“The history of black Miami is unique, different from any other major city in the South. There was no slavery here. Some landowners had tried to bring it down, before the Civil War, but the swampland was so brutal that for a long time every attempt to settle the area failed. The blacks who did come to south Florida were escaped slaves who’d fled from Georgia and Alabama to disappear into the Everglades with the Seminoles. Or they were Bahamians and other free Caribbean folk who came to fish and farm. White people didn’t know how to live and thrive in the tropics. Bahamians did. They knew the agricultural practices to use, how to fish, how to use lime mortar to build houses. There would be no Miami if blacks hadn’t built it.” (6)
“After everything they promised us with the civil rights movement, they were closing down our institutions but they weren’t really opening the door to their side of opportunity.” (22)
“I didn’t want to be one of those washed up shade-tree athletes in Liberty City, reliving the old games and passing the joint out on the corner.” (30)
“Not only did the Cubans get taken care of by the government, they also got in on the programs that should have been ours. Civil rights marchers fought to get things like affirmative action and access to minority loan programs. That’s what we had coming to us as a people who had worked for more than 250 years for free. But anyone who was a minority could qualify, not just blacks. Of all the small-business government loans made in Miami in the 1970s, Hispanics got 47 percent. Blacks got 6 percent.” (53-4)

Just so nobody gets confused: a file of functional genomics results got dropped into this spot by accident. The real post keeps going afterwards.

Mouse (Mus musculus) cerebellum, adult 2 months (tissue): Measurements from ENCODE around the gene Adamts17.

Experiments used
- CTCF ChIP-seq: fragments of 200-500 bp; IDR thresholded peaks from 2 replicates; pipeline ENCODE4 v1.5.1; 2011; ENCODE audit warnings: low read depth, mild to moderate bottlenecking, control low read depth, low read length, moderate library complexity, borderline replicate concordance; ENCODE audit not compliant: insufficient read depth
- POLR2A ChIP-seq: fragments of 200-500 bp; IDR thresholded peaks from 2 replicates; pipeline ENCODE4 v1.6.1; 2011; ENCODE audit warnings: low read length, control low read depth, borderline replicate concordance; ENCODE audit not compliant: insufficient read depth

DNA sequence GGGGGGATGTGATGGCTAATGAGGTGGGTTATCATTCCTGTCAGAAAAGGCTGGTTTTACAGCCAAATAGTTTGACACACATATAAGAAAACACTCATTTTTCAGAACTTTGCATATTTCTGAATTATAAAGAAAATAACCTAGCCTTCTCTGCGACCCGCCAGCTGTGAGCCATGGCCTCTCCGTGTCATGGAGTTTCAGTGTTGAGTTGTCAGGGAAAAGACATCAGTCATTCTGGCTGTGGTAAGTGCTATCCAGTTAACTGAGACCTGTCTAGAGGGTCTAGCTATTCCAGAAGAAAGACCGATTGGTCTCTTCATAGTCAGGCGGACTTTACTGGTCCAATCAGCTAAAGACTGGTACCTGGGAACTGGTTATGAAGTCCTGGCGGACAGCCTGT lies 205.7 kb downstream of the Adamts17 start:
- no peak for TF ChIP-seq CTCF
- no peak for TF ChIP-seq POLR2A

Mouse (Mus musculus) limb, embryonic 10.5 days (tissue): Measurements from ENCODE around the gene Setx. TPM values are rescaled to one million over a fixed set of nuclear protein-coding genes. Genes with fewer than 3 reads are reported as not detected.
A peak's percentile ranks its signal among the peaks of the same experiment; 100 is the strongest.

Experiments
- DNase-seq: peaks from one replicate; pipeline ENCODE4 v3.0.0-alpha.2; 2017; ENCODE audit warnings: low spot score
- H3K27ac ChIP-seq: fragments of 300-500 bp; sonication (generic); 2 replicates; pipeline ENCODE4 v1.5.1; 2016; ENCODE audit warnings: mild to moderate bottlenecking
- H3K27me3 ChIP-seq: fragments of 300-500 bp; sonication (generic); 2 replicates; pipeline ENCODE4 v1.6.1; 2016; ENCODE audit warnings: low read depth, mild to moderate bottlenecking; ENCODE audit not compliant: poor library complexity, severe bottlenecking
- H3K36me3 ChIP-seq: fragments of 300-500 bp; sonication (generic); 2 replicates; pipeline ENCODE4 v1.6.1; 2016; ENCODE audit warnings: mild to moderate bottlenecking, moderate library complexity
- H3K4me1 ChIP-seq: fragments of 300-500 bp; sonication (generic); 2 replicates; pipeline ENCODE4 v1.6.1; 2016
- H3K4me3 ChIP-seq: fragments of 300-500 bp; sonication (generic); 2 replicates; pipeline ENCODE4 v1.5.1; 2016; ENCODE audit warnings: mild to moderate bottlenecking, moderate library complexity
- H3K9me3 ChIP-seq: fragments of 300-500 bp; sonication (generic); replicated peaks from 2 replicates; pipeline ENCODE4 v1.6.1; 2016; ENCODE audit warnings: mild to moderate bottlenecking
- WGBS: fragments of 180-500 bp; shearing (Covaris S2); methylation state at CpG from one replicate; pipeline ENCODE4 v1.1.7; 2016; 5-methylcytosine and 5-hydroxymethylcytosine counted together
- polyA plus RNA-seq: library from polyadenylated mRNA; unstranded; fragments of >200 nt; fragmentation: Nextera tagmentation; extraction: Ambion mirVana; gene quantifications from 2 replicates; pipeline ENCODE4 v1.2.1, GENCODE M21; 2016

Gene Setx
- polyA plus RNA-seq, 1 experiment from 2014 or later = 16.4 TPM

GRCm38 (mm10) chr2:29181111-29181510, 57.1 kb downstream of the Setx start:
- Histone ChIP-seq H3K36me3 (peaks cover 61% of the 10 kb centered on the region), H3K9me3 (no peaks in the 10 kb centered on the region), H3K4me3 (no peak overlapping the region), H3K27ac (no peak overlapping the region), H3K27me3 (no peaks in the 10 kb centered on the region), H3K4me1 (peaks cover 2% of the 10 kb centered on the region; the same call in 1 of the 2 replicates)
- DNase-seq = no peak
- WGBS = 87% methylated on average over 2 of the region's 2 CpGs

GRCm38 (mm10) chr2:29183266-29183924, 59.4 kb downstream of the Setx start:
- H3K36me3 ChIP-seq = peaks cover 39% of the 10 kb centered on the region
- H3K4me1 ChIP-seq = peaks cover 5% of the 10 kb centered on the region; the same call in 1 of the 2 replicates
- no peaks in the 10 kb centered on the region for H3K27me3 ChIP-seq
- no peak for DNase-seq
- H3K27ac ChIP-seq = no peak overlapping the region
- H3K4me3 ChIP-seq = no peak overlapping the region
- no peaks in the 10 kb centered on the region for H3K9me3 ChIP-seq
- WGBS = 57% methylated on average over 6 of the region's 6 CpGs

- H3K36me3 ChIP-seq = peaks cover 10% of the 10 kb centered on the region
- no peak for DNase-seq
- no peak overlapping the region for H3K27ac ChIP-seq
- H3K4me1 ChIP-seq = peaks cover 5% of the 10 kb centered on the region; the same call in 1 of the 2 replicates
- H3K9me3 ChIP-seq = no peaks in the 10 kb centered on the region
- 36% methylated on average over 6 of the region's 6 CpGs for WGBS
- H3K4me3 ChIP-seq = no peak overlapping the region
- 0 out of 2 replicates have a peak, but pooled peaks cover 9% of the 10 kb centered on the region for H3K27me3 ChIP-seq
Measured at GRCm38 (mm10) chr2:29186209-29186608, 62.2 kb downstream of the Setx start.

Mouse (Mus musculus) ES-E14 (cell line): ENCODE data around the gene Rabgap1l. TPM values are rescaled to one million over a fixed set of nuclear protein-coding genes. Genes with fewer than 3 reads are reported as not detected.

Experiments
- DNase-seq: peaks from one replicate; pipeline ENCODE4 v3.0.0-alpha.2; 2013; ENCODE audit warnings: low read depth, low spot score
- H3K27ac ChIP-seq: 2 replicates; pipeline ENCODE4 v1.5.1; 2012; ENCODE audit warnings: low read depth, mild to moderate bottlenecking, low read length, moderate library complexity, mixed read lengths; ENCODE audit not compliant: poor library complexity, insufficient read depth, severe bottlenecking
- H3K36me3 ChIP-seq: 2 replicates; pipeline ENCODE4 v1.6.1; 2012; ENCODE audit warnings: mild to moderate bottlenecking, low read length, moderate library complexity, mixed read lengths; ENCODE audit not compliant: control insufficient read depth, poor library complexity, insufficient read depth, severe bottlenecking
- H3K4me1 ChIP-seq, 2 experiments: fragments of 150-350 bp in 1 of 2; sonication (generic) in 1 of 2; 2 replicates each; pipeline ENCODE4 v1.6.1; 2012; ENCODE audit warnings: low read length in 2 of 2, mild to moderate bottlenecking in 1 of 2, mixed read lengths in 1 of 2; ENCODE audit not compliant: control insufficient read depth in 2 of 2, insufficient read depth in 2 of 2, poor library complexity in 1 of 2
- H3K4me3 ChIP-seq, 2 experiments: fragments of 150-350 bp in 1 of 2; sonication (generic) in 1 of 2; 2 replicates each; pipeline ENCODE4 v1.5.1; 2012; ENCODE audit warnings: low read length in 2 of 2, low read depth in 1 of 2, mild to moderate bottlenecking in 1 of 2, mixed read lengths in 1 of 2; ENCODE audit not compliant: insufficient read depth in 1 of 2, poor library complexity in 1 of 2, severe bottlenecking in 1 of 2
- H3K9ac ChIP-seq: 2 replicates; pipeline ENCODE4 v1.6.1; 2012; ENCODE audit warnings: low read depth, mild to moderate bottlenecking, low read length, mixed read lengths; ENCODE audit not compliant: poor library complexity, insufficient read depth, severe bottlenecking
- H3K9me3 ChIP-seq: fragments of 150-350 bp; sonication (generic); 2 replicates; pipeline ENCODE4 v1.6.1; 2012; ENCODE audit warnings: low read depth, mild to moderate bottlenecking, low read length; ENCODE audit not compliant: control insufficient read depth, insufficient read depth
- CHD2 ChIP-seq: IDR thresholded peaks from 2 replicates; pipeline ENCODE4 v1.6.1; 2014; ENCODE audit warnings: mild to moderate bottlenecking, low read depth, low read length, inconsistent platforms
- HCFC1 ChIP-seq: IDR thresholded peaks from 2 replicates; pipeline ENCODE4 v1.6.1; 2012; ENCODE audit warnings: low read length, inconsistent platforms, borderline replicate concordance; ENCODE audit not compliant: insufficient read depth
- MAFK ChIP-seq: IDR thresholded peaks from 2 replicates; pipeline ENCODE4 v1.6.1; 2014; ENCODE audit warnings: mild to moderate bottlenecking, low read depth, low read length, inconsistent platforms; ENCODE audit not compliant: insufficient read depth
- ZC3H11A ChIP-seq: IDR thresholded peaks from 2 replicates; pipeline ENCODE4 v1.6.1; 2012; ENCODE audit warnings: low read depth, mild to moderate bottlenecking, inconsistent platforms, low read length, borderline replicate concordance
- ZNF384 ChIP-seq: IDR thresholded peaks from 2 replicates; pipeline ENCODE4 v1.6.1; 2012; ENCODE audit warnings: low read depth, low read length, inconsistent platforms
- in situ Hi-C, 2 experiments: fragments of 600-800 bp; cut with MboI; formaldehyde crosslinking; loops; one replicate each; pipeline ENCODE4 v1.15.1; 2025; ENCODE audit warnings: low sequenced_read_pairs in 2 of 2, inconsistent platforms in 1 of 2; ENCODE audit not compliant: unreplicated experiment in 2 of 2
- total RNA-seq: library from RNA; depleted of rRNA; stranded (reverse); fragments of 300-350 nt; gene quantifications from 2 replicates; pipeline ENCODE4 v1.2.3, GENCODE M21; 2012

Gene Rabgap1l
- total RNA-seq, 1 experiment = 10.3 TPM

“Folks in the ghetto live that struggle every day. They come to the club to forget about that shit.” (78)
“Lost in the crowd. No security, no nothing. Just another young black dude in a hoodie. Cops never bother to tell the difference between us anyway.” (169)
“Steven came home with a 95 percent disability rating because of the damage the Agent Orange did to his lungs. He became a clinical psychologist working with combat vets who have PTSD. Harry got a degree in chemical engineering and went to work for Monsanto-the company that made the Agent Orange.” (14)
i think this may have been one of the only books that i read this year that did not come from the library. i read it in new york and philly, and heard the combat jack interview promoting it back in the weeks leading up to thanksgiving weekend.
there was a moment a few years ago when these hip hop memoirs were hot. well, they had a moment, but not all of them were very well written, or believable or interesting. of course, the king of the south is a bit late, but i think that distance of time and space made way for this better, or at least worth the wait.
i made a note to myself to compare and contrast with the bible book, but somebody else can do that work-boom. free dissertation. thank you and you’re welcome.
i appreciated the insights into miami’s history and its exclusive situation and placement in america, the hip hop industry and his impact, and making a difference in people’s lives. thank you, mister campbell.